Important Romanov Turquoises. The Russian empress Catherine the Great passed down a set of diamond turquoise jewels through the generations, Princess Louise of Prussia – the Duchess of Connaught to Princess Margaret of Connaught, Princess Ingrid of Sweden her daughter is the late Queen Ingrid of Denmark.
Princess Margaret is a maternal grandmother of Queen Margrethe and the paternal grandmother of King Carl-Gustav of Sweden.
That is how these jewels found their way to Queen Margrethe, see above with the older setting and the smaller ear pendants, and she gifted them to Crown Princess Mary in 2022 for her 50th birthday.
Princess Margaret of Connaught | Crown Princess of Sweden Wedding Present – Turquoise cluster and Diamond brooch, Turquoise pendant – Royal Jewel history
An oval turquoise and diamond cluster brooch and drop shape pendant, and turquoise and diamond cluster earrings once belonged to Empress Catherine II of Russia, also known as Catherine the Great, and inherited through Princess Louise Margaret of Prussia, the Duchess of Connaught, Crown Princess Margareta of Sweden and Queen Ingrid left to Queen Margarete of Denmark. She presented it to her daughter-in-law, crown princess Mary, on their 50th birthday.
Turquoise is a captivating gemstone that has been used for centuries in jewelry making, and its beauty has not diminished over time.
Queen Marie of Romania was no stranger to its allure, as she treasured her old set of turquoise jewelry and even had it modified into a grander and more elegant piece.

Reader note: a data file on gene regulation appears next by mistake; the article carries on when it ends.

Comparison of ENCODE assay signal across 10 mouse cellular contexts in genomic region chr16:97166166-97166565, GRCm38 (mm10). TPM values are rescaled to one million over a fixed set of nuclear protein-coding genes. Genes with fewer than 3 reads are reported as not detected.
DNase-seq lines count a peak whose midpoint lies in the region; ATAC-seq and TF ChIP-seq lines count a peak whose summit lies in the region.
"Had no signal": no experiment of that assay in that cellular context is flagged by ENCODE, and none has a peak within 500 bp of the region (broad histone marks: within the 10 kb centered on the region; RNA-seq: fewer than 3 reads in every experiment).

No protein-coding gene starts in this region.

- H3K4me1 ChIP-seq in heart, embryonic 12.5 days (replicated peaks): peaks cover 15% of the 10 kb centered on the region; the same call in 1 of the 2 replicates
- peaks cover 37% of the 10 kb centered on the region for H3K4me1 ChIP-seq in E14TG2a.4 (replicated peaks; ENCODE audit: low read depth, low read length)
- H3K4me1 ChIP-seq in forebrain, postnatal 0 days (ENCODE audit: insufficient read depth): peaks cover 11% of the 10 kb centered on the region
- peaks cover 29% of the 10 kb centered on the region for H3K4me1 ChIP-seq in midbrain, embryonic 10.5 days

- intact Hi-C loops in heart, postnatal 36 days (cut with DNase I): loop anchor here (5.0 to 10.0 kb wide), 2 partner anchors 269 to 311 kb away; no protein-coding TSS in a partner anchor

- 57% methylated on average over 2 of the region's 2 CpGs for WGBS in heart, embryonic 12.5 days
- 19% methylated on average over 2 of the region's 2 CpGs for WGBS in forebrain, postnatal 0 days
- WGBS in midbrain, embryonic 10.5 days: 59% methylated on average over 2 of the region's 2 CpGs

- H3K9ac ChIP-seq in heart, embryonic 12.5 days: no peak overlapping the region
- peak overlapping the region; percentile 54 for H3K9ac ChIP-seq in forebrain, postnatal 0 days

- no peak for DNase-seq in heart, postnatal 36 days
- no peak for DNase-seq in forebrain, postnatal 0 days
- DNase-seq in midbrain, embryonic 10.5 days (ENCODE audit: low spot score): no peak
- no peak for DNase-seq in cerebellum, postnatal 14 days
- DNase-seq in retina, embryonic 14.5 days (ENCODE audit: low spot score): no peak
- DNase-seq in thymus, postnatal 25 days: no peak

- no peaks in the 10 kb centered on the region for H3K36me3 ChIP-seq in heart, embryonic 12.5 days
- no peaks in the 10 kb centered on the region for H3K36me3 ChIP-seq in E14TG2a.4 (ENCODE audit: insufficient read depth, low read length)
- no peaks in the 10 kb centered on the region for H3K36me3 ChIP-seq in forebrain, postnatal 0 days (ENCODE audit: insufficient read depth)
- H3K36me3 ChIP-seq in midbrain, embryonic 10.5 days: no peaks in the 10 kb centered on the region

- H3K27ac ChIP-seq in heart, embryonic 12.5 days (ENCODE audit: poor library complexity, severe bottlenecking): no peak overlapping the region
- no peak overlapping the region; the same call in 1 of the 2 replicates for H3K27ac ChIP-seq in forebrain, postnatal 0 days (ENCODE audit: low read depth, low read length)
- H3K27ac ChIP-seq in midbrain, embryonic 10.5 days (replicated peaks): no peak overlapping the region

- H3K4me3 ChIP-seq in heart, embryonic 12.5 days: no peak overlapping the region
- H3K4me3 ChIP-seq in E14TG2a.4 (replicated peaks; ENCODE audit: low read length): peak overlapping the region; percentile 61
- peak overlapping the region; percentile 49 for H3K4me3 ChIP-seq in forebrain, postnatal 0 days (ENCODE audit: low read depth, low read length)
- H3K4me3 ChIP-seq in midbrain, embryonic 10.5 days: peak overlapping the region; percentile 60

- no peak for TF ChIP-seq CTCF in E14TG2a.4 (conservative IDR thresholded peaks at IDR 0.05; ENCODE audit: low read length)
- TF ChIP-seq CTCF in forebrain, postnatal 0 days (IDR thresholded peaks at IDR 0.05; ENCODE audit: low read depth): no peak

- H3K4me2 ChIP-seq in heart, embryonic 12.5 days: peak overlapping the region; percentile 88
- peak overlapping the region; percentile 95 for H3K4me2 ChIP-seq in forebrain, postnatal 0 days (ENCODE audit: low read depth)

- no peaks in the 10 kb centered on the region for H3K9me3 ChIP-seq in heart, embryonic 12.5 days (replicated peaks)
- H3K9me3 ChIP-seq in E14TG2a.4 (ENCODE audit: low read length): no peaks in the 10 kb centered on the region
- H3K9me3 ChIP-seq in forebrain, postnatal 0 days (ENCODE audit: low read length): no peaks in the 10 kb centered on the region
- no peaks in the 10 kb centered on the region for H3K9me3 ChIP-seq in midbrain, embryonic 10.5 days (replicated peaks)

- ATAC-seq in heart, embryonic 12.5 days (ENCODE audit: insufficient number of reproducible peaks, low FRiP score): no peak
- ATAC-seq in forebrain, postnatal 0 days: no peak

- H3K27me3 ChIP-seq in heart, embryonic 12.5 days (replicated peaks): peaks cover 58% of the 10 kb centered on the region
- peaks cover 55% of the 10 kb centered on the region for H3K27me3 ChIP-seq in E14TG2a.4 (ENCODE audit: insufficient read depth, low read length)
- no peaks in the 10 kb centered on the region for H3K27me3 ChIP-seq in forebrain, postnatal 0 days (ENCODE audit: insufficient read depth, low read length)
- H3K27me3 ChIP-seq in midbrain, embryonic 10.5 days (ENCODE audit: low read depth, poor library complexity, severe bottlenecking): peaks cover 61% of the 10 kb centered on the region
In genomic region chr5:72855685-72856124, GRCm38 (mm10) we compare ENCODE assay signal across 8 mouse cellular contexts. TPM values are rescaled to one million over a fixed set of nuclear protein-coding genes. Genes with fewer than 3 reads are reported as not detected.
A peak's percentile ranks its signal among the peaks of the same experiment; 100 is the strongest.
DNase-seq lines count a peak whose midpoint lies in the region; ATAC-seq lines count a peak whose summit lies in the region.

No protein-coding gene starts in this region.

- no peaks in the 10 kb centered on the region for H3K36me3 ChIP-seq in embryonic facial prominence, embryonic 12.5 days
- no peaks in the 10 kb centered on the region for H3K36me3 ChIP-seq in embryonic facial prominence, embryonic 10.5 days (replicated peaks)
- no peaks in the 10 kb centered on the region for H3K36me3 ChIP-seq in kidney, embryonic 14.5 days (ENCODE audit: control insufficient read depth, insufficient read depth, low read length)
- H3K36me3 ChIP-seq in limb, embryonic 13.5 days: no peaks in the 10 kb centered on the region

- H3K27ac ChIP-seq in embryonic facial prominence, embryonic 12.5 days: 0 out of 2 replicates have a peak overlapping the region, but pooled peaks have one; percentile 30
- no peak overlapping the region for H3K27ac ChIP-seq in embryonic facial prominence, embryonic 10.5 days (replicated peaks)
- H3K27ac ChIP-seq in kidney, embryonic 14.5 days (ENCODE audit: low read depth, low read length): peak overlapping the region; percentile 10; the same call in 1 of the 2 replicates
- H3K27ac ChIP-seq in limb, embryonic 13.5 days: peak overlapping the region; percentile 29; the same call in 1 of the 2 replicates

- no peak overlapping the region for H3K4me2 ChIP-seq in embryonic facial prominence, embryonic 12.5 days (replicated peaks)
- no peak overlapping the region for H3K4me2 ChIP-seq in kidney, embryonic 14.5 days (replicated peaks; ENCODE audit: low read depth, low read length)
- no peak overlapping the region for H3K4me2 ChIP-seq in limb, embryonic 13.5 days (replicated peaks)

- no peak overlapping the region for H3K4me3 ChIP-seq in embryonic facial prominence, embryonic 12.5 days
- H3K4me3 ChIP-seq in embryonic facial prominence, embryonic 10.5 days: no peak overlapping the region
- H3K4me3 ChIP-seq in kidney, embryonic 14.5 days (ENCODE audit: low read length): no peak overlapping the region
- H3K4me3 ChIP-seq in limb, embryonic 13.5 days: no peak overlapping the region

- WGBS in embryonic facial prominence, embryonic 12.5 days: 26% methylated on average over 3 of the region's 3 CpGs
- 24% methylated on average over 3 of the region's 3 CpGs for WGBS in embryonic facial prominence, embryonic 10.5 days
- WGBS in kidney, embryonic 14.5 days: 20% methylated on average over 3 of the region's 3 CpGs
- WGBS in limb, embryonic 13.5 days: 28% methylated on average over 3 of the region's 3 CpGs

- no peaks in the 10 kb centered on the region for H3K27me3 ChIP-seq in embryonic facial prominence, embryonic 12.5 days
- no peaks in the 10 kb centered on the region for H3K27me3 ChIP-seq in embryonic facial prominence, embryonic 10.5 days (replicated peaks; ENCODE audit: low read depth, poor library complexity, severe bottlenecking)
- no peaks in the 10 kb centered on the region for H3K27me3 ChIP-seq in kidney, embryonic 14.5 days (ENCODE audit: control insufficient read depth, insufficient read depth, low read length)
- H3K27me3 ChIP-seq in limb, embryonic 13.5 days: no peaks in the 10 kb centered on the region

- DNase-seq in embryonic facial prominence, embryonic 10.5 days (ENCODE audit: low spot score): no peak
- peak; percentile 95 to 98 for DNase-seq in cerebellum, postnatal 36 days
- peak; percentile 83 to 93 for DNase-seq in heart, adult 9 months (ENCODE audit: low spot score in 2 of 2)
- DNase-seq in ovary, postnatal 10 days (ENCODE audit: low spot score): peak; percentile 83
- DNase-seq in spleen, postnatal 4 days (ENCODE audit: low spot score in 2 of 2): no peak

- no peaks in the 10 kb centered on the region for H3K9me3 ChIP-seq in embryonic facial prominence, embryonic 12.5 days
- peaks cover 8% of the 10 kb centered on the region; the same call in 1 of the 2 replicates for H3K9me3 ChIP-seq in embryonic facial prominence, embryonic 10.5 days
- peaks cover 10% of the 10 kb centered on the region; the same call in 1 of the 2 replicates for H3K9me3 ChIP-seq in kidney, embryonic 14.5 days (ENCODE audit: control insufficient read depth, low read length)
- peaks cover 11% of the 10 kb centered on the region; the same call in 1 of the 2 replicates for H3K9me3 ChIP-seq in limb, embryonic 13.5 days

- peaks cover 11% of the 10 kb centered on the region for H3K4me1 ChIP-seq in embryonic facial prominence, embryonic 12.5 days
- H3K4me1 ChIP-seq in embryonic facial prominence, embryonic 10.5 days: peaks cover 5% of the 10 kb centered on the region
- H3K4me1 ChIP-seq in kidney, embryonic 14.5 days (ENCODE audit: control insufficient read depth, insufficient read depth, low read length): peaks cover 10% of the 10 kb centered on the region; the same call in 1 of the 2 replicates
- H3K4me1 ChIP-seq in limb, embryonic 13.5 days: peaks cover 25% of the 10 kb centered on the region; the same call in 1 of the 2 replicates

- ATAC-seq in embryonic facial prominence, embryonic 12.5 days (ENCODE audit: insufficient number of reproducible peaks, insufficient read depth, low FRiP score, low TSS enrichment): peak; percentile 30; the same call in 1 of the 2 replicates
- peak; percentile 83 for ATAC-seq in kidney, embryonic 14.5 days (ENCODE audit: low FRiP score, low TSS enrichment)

The new turquoise crown, which was gifted to her by her husband, Nando, was designed to be a larger and more prominent accessory that could better complement her regal style. Its intricate design features a diadem of seven crosses with a stunning centerpiece made from a cluster of large turquoise gems from her old necklace. The base of the coronet is adorned with Greek key ornaments and round turquoise gems, adding a touch of sophistication to the piece.
Kreuter & Co, Hanau, was the skilledjewel workshop who crafted this masterpiece, which also doubles as seven single brooches. The earrings were also redesigned to match the grandeur of the new turquoise crown, with a quadratically framed diamond setting that complements the stunning turquoise gems.
Queen Marie of Romania’s love for the turquoise gems was evident, and the modification of her old set of jewelry into this grander piece showcases her appreciation for the beauty and versatility of the gemstone. The new turquoise crown is truly a remarkable piece of jewelry that embodies the grandeur of royalty and the timeless elegance of turquoise.